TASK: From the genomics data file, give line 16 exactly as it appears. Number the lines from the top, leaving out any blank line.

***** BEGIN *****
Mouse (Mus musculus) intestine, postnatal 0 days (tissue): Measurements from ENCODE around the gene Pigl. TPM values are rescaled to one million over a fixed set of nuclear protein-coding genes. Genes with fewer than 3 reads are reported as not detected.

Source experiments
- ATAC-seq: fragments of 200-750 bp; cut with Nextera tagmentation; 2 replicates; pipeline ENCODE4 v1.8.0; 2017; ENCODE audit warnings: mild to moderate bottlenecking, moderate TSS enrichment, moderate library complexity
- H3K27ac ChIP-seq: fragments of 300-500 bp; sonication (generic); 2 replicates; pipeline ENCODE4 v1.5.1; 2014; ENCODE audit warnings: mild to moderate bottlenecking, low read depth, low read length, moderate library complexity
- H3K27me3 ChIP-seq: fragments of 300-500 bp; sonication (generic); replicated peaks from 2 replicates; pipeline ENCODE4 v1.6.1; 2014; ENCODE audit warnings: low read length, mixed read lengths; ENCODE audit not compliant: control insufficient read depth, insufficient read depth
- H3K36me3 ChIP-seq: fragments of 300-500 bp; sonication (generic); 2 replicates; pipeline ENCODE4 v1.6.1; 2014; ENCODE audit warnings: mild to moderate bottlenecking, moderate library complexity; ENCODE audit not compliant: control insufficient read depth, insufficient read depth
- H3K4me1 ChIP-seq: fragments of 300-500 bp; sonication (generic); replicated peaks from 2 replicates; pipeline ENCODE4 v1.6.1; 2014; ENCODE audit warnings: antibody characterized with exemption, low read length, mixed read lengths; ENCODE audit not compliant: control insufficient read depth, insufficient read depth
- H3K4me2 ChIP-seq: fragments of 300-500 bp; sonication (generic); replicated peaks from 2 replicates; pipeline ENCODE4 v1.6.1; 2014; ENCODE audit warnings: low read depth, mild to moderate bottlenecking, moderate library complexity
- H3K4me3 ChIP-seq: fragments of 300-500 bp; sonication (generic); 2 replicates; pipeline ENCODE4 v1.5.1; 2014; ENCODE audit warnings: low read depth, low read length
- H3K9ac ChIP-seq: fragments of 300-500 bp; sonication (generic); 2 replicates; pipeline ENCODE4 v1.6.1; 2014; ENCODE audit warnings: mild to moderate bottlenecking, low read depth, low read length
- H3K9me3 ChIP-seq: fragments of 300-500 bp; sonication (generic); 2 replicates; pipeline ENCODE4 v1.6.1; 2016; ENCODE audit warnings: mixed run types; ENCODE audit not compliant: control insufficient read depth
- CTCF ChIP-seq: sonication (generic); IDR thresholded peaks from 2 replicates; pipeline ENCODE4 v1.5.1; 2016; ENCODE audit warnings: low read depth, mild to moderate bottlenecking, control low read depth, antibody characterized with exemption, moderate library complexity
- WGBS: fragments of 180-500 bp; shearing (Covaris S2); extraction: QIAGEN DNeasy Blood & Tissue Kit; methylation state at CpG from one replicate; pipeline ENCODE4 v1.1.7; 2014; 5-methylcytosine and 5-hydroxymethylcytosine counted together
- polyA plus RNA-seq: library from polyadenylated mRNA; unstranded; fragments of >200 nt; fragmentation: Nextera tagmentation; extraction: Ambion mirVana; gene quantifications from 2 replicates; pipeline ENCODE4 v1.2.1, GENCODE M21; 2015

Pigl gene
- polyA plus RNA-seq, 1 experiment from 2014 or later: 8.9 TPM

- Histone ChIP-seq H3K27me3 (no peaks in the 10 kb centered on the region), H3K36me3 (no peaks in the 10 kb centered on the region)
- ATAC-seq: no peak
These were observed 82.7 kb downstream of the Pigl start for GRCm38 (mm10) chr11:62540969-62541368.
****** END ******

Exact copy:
- polyA plus RNA-seq, 1 experiment from 2014 or later: 8.9 TPM